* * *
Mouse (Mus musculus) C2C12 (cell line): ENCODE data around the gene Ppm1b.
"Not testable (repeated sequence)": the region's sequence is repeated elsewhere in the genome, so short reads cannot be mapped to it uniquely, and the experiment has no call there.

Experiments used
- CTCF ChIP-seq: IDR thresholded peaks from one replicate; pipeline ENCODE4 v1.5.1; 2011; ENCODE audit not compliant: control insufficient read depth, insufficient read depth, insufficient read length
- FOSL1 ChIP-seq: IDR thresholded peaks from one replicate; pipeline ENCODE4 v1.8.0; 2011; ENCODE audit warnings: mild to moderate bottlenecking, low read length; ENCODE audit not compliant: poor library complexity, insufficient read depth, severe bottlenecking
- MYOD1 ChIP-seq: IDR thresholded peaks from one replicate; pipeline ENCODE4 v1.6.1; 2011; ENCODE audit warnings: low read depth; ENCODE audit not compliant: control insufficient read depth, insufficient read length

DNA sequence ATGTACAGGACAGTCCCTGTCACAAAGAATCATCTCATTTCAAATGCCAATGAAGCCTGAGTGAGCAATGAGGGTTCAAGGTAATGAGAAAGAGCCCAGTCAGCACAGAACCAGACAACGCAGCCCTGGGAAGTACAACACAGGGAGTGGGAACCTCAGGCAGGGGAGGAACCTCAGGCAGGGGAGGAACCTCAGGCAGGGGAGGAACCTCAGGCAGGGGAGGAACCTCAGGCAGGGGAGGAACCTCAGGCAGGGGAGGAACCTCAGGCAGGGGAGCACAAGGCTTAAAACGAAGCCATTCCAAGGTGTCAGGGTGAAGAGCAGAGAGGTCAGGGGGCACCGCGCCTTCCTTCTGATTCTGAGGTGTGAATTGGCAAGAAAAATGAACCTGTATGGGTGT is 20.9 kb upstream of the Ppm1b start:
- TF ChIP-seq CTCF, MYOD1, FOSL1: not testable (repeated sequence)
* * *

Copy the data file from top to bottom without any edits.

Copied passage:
Mouse (Mus musculus) C2C12 (cell line): ENCODE data around the gene Ppm1b.
"Not testable (repeated sequence)": the region's sequence is repeated elsewhere in the genome, so short reads cannot be mapped to it uniquely, and the experiment has no call there.

Experiments used
- CTCF ChIP-seq: IDR thresholded peaks from one replicate; pipeline ENCODE4 v1.5.1; 2011; ENCODE audit not compliant: control insufficient read depth, insufficient read depth, insufficient read length
- FOSL1 ChIP-seq: IDR thresholded peaks from one replicate; pipeline ENCODE4 v1.8.0; 2011; ENCODE audit warnings: mild to moderate bottlenecking, low read length; ENCODE audit not compliant: poor library complexity, insufficient read depth, severe bottlenecking
- MYOD1 ChIP-seq: IDR thresholded peaks from one replicate; pipeline ENCODE4 v1.6.1; 2011; ENCODE audit warnings: low read depth; ENCODE audit not compliant: control insufficient read depth, insufficient read length

DNA sequence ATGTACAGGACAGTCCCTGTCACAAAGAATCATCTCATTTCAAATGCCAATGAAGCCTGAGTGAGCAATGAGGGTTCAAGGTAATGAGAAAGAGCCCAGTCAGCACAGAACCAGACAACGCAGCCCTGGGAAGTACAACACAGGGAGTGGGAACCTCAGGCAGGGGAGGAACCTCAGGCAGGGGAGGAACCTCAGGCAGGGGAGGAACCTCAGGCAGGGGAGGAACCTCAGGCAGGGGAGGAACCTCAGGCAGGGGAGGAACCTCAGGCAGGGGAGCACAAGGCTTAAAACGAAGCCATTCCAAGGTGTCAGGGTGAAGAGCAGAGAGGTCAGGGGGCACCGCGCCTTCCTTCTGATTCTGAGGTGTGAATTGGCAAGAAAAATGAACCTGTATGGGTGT is 20.9 kb upstream of the Ppm1b start:
- TF ChIP-seq CTCF, MYOD1, FOSL1: not testable (repeated sequence)